Four factors to consider before seed shopping

Things to consider before buying seedsA few days ago, my friend boldly claimed she was going to start some seeds. Never mind that it’s February. In Wisconsin.

When someone who was a pioneer in a past life speaks, I listen.

Our unseasonably mild winter meant the gardening itch never truly hibernated. We have late March snow. Grass pops up. My raised beds taunt, “We could become cold frames you know…throw a little kale in us…”

AND…I want to join the farmer’s market vendors who mysteriously sell lush starter plants in mid-May. How do they do that?

They start indoors. In February.

Now the fun part. Seed shopping…

Organic vs. Conventional Seed

The benefits of buying organic seed are similar to organic food. You cast a vote for organic farming practices. You also, according to this expert, buy seed born to thrive in organic growing conditions.

Yet, like the food, organic seed prices can deter someone on a tight budget. Sticker shock of $3-5 per packet is hard to swallow. Realize that seeds are always cheaper than starter plants or fully-grown food. Some companies, like Botanical Interests and Fedco, offer very reasonable prices on organic seed.

If you can’t afford organic seed but want to avoid genetically modified (GM) seed, look for the Safe Seed Pledge.*

With “safe seeds”, you can recover that initial cost of seed if you save seeds from one year to the next.

Yield

The desire for bounty can outweigh the importance of planting alternatives to GM seed. As a novice gardener, I have not mastered organic growing. I stare in envy at the rows and rows of food tumbling out of one friend’s garden started with conventional seed. My meager offerings might be heirloom, Seed Saver plants. But isn’t the point to help sustain my family, not to spend limited resources and energy on growing two salads?

Lesson learned: Start with conventional seed to build your gardening chops. Then, once you find organic or non-GM seeds that produce high yield, stick with them.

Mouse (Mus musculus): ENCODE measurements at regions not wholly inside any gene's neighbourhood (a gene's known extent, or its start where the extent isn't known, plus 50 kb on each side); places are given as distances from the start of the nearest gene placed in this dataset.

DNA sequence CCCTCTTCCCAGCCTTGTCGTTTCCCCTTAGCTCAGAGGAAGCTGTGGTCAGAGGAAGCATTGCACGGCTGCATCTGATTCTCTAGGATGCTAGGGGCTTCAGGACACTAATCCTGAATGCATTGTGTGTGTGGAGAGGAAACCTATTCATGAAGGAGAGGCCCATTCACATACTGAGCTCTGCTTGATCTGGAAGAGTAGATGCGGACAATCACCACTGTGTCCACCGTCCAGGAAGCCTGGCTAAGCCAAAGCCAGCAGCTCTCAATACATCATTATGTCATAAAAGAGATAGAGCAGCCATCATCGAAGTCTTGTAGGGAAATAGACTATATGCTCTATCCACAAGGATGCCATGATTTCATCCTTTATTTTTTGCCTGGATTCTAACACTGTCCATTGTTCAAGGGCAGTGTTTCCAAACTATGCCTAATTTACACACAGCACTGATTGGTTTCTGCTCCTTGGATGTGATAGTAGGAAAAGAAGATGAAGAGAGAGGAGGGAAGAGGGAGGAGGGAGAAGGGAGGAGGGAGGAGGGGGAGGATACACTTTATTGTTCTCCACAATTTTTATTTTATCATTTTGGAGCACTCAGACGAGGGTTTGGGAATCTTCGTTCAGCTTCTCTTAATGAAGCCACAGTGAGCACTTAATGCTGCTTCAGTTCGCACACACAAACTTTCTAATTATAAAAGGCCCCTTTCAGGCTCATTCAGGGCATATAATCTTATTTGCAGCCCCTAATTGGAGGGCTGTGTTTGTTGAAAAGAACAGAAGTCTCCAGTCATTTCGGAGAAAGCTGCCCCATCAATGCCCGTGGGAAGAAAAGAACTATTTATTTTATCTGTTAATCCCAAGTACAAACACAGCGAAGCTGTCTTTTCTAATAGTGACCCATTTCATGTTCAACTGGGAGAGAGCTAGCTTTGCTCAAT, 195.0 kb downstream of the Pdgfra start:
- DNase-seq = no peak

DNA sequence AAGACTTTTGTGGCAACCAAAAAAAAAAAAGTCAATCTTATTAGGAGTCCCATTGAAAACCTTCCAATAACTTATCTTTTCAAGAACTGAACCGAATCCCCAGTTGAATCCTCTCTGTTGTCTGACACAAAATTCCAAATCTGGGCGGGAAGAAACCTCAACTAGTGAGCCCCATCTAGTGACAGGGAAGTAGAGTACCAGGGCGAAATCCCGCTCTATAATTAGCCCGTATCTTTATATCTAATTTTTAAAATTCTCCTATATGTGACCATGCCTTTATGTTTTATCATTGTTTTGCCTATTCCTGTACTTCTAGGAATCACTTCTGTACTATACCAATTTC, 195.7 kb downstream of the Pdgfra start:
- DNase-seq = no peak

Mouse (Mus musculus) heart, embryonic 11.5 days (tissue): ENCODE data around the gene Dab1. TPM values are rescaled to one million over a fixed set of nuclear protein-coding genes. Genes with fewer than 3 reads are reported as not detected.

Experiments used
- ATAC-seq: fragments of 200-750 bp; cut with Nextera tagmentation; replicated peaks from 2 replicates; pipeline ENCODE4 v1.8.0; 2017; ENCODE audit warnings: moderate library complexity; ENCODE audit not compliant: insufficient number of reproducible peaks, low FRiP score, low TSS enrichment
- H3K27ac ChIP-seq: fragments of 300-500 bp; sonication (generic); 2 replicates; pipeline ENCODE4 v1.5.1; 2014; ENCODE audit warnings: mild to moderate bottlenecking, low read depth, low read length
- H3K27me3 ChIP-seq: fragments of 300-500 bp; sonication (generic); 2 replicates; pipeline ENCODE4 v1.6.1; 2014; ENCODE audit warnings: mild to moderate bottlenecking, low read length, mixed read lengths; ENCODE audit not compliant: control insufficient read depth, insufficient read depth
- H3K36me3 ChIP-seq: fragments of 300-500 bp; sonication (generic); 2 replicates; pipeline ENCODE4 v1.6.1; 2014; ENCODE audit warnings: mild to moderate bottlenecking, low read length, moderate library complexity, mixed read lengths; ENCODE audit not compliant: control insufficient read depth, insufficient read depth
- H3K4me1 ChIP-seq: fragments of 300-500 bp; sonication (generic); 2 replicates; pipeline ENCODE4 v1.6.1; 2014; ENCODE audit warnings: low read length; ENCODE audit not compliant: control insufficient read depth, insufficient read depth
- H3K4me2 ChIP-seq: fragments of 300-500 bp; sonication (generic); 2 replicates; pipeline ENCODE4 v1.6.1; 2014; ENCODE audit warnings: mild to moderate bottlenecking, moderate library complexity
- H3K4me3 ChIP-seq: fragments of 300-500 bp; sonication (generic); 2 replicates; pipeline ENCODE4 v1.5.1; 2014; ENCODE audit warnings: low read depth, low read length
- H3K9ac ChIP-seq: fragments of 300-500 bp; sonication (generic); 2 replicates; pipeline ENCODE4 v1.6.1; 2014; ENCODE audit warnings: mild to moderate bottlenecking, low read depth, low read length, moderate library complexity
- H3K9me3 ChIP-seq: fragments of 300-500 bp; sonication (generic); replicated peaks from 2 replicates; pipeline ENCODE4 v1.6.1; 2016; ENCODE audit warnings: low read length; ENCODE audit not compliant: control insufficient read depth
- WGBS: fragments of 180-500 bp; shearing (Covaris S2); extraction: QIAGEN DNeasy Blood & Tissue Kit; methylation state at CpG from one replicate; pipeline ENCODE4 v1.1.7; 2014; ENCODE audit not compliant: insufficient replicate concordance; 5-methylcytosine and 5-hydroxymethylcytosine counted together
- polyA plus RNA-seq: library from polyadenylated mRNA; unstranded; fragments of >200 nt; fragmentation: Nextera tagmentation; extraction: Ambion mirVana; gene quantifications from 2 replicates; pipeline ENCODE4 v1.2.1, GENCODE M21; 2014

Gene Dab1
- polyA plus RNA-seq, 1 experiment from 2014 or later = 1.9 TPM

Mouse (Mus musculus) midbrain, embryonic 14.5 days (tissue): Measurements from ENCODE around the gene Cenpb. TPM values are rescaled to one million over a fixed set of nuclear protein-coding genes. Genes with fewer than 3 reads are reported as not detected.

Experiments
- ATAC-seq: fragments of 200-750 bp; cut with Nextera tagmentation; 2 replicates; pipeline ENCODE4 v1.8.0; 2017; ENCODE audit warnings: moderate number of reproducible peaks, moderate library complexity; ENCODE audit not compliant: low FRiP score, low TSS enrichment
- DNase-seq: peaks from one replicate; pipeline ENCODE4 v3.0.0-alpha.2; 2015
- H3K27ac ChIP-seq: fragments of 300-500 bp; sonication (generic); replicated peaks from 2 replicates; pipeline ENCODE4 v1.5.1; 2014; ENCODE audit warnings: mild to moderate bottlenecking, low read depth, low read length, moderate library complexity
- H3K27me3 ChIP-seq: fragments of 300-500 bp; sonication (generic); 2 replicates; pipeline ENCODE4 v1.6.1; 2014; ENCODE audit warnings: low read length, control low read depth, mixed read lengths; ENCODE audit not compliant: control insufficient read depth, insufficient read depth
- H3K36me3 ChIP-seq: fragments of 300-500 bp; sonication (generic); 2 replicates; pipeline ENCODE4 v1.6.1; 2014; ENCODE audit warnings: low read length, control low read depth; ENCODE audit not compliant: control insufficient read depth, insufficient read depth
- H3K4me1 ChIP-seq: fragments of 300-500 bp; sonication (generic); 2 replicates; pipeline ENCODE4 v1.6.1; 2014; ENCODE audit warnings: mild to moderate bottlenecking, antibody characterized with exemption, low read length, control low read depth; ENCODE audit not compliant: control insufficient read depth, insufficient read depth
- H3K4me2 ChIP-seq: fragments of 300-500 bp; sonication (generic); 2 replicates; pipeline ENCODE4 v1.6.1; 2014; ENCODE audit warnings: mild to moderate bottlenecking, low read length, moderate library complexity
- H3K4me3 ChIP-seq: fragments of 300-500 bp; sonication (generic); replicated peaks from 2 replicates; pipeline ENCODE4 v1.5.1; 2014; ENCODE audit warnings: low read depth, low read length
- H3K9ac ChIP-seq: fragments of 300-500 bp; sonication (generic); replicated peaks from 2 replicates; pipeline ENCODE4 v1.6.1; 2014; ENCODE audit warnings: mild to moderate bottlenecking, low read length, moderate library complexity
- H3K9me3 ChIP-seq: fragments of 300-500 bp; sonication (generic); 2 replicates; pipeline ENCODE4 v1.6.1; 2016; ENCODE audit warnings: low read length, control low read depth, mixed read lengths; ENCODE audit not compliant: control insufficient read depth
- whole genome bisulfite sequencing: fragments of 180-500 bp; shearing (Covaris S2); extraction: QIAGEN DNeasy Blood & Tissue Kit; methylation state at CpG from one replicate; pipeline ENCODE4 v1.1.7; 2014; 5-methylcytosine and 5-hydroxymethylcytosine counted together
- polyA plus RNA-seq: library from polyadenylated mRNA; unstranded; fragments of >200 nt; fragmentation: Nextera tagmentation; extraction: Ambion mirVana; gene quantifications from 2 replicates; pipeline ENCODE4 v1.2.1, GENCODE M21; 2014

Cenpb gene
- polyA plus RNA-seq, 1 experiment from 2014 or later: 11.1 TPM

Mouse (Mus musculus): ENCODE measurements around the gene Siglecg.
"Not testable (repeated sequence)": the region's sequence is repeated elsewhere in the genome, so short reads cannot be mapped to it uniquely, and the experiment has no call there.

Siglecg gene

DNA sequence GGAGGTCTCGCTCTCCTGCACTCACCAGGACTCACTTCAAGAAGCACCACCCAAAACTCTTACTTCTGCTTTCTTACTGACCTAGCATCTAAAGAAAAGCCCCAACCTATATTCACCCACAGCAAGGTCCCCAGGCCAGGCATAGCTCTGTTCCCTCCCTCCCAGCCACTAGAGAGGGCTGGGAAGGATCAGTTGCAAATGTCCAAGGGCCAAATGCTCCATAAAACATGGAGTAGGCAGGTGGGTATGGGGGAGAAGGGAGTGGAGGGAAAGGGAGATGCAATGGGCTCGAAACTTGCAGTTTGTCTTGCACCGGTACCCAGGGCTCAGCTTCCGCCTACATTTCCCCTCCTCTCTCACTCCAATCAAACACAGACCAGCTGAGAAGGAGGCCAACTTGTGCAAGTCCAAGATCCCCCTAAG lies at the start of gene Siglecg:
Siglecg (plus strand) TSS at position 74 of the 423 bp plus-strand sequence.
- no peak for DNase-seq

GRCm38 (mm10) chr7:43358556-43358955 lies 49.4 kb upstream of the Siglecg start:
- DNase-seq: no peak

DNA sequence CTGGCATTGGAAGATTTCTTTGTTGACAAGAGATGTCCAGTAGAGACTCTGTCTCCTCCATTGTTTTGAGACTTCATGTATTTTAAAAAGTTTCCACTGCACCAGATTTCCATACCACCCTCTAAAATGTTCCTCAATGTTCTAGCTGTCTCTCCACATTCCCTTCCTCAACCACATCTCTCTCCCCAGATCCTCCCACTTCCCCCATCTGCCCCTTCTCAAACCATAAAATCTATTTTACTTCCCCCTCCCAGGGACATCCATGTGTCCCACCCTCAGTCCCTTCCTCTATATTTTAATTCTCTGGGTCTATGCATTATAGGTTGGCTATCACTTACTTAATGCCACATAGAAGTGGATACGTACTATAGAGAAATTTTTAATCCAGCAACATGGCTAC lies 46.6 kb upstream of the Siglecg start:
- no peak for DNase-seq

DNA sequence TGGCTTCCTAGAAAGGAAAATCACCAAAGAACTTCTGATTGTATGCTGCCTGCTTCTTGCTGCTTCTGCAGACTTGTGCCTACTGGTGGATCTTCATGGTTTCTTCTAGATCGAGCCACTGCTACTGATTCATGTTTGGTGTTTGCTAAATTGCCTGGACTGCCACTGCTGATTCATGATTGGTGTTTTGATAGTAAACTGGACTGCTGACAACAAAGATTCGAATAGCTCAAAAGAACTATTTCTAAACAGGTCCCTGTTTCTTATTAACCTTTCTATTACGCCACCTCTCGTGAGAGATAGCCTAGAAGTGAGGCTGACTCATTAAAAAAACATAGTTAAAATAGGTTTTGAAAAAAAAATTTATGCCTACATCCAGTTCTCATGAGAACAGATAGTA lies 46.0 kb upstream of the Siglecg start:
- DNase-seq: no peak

Your germinating ability

Some seeds are easier to grow than others. I have yet to turn any type of pepper seed into a thriving plant. Rosemary eludes me. But stick a bean in my soil and watch it erupt like a cool time lapse photo.

If you’re unsure about your germinating powers, save some seed money to buy starter plants.

Reality

Ah, the lure of seed packet photos. You envision a harvest overflowing with shiny heirlooms. Enter your reality. Carrots put in clay soil come out like stubby toes. Your yard is actually half-shade, not the full sun needed for vegetables to flourish. Your growing season is too short for sweet potatoes.

Research your climate and map your property. Acknowledge your level of gardening ability.

Then set yourself up for success and pick seeds that will thrive for you.

Happy shopping!

* Over 70 seed companies have the Safe Seed Pledge, making it easier to find untreated seed. Is there one near you?

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About Amy Johnson

Amy Johnson is a freelance writer with nearly 20 years of experience in community health education, non-profit program management and mental health counseling. Amy works on projects that promote greener, healthier living through pragmatic approaches. She is an avid fan of reality therapy, small town farmers markets and dishing out home cooking with unsolicited advice. You can also follow Amy’s adventures in realistic wellness.